A highly topical research paper on Referendums and the Constitution by The Constitution Society, focusing on the use of referendums in the United Kingdom (UK). The June 2016 referendum on European Union membership lies at the centre of one of the most divisive controversies in the political and constitutional history of the UK. The resulting vote to leave the European Union (‘Brexit’) has vast constitutional consequences. This event highlights the importance of the subject of referendums and the constitution in the UK. Such popular votes have been a prominent part of political life in the UK for more than forty years . This paper examines whether this development in the use of referendums in the UK has been beneficial.
This paper considers referendums and the constitution, taking into account their whole course of development. It includes selected case studies and an historical overview of all referendums that have been held in the UK. The starting principle is that referendums can play a valuable role in a working democracy; especially in ensuring that substantial constitutional change is a consensual process. However, as this paper explores, the executive can manipulate the use of referendums in the UK. This paper discusses examples in which referendums in the UK have been deployed to meet party political ends.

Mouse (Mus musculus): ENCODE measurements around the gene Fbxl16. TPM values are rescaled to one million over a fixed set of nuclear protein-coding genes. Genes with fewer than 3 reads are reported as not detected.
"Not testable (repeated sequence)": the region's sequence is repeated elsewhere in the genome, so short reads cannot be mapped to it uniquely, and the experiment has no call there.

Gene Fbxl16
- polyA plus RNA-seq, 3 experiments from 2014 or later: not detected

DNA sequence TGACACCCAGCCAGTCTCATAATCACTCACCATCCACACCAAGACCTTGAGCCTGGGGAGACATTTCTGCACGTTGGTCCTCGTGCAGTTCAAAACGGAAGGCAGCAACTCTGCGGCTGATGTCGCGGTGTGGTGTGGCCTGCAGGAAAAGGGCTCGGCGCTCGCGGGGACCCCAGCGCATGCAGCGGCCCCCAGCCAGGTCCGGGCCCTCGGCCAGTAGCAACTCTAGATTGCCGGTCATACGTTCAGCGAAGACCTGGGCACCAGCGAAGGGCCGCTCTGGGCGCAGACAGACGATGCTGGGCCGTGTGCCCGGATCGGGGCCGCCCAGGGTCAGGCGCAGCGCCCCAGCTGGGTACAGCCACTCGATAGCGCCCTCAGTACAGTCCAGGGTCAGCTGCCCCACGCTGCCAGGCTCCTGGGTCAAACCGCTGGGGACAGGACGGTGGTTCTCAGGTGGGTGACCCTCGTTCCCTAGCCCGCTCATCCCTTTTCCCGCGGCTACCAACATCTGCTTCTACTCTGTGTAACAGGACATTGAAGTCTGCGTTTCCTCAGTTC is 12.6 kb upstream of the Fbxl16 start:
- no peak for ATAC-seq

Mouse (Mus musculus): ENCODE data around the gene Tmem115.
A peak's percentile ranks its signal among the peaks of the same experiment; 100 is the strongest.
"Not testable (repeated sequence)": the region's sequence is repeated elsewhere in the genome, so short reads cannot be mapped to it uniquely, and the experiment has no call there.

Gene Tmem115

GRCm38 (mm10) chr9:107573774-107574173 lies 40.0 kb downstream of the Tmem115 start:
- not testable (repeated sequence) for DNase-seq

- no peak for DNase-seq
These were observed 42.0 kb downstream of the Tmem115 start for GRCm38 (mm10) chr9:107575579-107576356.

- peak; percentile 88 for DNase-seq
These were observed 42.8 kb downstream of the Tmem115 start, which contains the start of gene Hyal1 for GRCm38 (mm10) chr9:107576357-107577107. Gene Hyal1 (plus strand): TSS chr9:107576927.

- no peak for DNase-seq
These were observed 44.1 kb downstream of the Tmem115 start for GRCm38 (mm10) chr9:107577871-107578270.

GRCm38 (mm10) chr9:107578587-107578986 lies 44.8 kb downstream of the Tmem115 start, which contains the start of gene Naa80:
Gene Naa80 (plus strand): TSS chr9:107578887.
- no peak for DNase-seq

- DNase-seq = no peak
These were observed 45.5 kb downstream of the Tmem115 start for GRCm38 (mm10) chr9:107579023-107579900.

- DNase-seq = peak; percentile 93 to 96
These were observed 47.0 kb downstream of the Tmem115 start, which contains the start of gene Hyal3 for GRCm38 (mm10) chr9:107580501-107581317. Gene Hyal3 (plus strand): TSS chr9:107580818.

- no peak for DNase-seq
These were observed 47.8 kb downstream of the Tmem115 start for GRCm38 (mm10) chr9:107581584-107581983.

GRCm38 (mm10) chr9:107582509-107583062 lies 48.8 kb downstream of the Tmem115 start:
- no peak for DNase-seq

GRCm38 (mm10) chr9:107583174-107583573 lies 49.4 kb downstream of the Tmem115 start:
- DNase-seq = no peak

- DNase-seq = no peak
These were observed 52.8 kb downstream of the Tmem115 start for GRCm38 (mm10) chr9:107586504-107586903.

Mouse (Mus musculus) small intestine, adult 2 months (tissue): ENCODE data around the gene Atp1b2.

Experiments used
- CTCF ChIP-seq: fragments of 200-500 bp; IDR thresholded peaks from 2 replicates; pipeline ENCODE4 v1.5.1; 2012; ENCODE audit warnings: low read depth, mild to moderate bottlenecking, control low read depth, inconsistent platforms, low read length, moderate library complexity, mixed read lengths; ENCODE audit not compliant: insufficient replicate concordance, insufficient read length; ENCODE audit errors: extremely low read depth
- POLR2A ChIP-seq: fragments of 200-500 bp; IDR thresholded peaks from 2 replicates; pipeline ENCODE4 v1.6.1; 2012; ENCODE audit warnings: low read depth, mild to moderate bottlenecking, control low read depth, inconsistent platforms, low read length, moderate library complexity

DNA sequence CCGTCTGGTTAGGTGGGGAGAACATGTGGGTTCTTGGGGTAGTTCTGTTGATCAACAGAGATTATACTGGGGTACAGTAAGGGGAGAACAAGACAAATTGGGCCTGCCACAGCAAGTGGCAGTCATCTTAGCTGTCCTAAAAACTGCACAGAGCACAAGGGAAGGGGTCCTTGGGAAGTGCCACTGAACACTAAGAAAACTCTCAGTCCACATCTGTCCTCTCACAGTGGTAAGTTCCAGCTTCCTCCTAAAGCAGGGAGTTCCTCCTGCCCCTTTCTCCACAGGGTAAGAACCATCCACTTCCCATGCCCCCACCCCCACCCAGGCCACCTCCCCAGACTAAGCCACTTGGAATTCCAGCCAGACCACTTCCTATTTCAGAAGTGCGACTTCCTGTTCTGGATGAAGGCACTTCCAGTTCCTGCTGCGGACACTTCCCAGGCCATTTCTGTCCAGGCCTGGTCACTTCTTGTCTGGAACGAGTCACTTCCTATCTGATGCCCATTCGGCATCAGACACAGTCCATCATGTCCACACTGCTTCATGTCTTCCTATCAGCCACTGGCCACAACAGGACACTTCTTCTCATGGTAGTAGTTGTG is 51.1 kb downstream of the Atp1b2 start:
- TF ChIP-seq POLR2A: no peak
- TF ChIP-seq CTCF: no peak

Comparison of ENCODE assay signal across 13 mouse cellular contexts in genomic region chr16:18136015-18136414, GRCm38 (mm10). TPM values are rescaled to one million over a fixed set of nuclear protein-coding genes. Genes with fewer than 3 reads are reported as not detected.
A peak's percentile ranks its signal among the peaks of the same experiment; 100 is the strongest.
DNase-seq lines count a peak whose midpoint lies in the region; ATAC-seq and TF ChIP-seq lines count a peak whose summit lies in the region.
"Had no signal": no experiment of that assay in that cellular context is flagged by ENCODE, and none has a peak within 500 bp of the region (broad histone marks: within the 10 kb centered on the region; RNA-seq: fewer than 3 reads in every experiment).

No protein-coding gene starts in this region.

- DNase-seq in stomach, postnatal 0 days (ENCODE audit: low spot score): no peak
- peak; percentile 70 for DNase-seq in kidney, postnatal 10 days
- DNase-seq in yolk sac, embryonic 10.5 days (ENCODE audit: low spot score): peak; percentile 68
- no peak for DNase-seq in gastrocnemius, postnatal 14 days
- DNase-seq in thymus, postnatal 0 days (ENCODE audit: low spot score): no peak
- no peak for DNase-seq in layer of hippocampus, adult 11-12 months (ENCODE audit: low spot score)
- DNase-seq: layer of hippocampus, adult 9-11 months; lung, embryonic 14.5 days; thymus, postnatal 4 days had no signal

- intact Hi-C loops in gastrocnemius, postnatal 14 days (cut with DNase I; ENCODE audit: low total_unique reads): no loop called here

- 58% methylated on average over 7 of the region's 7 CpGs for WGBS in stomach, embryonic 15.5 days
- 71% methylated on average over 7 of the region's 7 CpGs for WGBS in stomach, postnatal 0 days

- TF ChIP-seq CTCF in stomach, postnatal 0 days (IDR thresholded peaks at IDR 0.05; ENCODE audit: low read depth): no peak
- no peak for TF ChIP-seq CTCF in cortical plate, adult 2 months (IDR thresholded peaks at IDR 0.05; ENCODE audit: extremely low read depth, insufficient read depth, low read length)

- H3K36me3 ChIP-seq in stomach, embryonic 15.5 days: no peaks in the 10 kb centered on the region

The authors assess the strengths of referendums and the potential problems associated with them, before making recommendations. They find that incorporation of referendums in the UK constitutional system was without satisfactory consideration being given to the desirability and implications of such a change. As a consequence, there remain difficulties in reconciling the use of referendums in the UK with the core features of representative democracy. Referendums can pose a challenge to our democratic system, and can generate resentment through highlighting political and social divisions. The paper proposes some key principles and good practice intended to address this problem.
Nat le Roux‘s commentary on the relationship between Parliamentary Democracy and the use of referendums.
This publication presents the personal views of the author and not those of The Constitution Society, which publishes it as a contribution to debate on this important subject.